The Reliability and Validity of Two New Tests of Lifting Capacity. Alpert J, Matheson L, Beam W, Mooney V. Journal of Occupational Rehabilitation. 1991: 1(1).


Machine-based tests of lifting-lowering capacity have become available in recent years and hold much promise. However, before any test can be used with confidence, its reliability and validity must be demonstrated.

The purpose of this study was to investigate the test-retest reliability of the isokinetic and gravity/inertia modes of the Lido Lift and of the EPIC progressive lifting capacity test (ELC #2). A second purpose was to investigate the validity of the Lido Lift tests by comparing them to the ELC #2.


Twenty-nine healthy male subjects employed in physically demanding occupations were tested on two separate occasions. Maximal lifting capacity tests were performed in the isokinetic and gravity/inertia modes on the Lido Lift and with the ELC #2. Pearson product-moment correlation coefficients were calculated to determine the test-retest reliabilities and to compare ELC #2 test values with isokinetic and gravity/inertia test values.


Reliability for the Lido Lift isokinetic was r = .90 (p < .05), the Lido Lift gravity/inertia mode was r = .82 (p < .05), and the ELC #2 was r = .91 (p < .05). In terms of validity, the correlations between the isokinetic test, the gravity/inertial test, and the ELC #2 are presented in Table I.

Table I. Correlation coefficients describing validity of lifting capacity tests in terms of absolute values and normalized by body mass.
Type of TestAbsolute ValueAbsolute / Body Mass
Lido lift (isokinetic)0.640.720.680.73
Lido lift (gravity/inertia)0.720.810.800.85

Because there was a relationship between body mass and strength in these subjects, body mass was used as a normalizing variable for both measures of lift capacity in subsequent regression analyses. The regression equations that describe these relationships are, for the isokinetic test, y = .44x + .445 (R-squared = .532) and, for the gravity/inertial test, y = .738x + .169 (R-squared = .755). The data on which these equations are based are presented in Table II.

Absolute lifting capacity values are classified by percentile for the test and retest in the isokinetic, gravity/inertia and ELC #2 tests in Table III. The average of the best three of the four peak force values that were obtained in the isokinetic test ranged from 47.3 to 125.0 kilograms, and at the retest ranged from 42.5 to 130.2 kilograms.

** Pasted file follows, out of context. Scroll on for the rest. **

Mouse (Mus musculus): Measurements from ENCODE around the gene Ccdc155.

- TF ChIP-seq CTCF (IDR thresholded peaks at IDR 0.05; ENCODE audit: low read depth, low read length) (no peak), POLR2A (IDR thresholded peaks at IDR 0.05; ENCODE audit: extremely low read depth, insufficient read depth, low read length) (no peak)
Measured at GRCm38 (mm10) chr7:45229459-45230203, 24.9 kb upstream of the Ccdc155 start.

Table III. Normative Values for Lifting Capacity Tests in Healthy Adult Males.
ELC #2


The results of this study support the reliability of both Lido Lift tests and of the ELC #2. Test-retest correlations were sufficiently high to confirm the reliability of each test. Similarly, the correlations between each of the machine-based tests and the ELC #2, taken as a “gold standard” against which to compare machine performance, support the validity of the isokinetic and gravity/inertia tests. The strength of the relationship between the ELC #2 and each of the machine tests suggests that each can be used to cross-validate the other in a clinical setting.

The present study was the first to examine the reliability of the gravity/inertia and ELC #2 tests. The test-retest correlation coefficient was r = .81 for the gravity/inertia test and r = .90 for the ELC #2.

The test-retest correlation coefficient of r = .90 for the ELC #2 was higher than what was reported by Matheson and his colleagues (1990) for the original PLC (r=.77) and by Mayer (1988) for the PILE over this range (r =.87). The main difference in testing protocols for those tests and the tests used in the present study was the end-point criteria. There were three defined end-point criteria for the PLC I and for the PILE. These were 1) a psychophysical end-point, 2) an aerobic end-point, and 3) a percent of ideal body weight end-point. Subjects in the present study were instructed to continue until a “maximum safe lift” was reached which could be dependably reproduced 10 to 12 times per day. Each subject used his own perception of the load as a psychophysical end-point. There were no heart rate or ideal body weight constraints. The test-retest interval for the PILE was only one day, while the interval in the present study averaged 8 days. Also, as with the PLC I, in the ELC #2 the weights in the crate were masked and subjects were unable to visually evaluate the amount of each lift. It would seem unlikely that subjects were able to remember the amount of weight that was lifted during the initial test. Given the greater test-retest interval and the masked weights, the reliability of the ELC may actually be greater than the PILE.